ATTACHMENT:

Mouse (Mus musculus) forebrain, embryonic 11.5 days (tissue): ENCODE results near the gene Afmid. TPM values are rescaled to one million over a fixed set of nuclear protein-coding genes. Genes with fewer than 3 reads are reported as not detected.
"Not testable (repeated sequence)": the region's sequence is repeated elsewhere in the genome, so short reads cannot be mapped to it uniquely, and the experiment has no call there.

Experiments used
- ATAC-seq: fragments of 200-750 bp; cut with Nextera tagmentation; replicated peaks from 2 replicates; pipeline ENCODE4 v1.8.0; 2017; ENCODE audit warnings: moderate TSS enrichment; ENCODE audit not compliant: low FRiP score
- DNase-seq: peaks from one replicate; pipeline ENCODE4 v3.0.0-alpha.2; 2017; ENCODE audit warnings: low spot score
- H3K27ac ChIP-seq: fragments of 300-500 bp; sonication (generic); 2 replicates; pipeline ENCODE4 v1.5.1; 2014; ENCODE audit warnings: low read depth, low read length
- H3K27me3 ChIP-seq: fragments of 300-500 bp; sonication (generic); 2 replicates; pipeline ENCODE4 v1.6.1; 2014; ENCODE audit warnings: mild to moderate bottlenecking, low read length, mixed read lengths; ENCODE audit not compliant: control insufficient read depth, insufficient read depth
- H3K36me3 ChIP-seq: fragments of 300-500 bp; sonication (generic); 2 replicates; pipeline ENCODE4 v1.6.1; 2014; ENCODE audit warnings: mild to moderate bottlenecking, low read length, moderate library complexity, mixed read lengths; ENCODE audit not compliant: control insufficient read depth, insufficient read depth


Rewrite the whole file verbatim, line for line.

Mouse (Mus musculus) forebrain, embryonic 11.5 days (tissue): ENCODE results near the gene Afmid. TPM values are rescaled to one million over a fixed set of nuclear protein-coding genes. Genes with fewer than 3 reads are reported as not detected.
"Not testable (repeated sequence)": the region's sequence is repeated elsewhere in the genome, so short reads cannot be mapped to it uniquely, and the experiment has no call there.

Experiments used
- ATAC-seq: fragments of 200-750 bp; cut with Nextera tagmentation; replicated peaks from 2 replicates; pipeline ENCODE4 v1.8.0; 2017; ENCODE audit warnings: moderate TSS enrichment; ENCODE audit not compliant: low FRiP score
- DNase-seq: peaks from one replicate; pipeline ENCODE4 v3.0.0-alpha.2; 2017; ENCODE audit warnings: low spot score
- H3K27ac ChIP-seq: fragments of 300-500 bp; sonication (generic); 2 replicates; pipeline ENCODE4 v1.5.1; 2014; ENCODE audit warnings: low read depth, low read length
- H3K27me3 ChIP-seq: fragments of 300-500 bp; sonication (generic); 2 replicates; pipeline ENCODE4 v1.6.1; 2014; ENCODE audit warnings: mild to moderate bottlenecking, low read length, mixed read lengths; ENCODE audit not compliant: control insufficient read depth, insufficient read depth
- H3K36me3 ChIP-seq: fragments of 300-500 bp; sonication (generic); 2 replicates; pipeline ENCODE4 v1.6.1; 2014; ENCODE audit warnings: mild to moderate bottlenecking, low read length, moderate library complexity, mixed read lengths; ENCODE audit not compliant: control insufficient read depth, insufficient read depth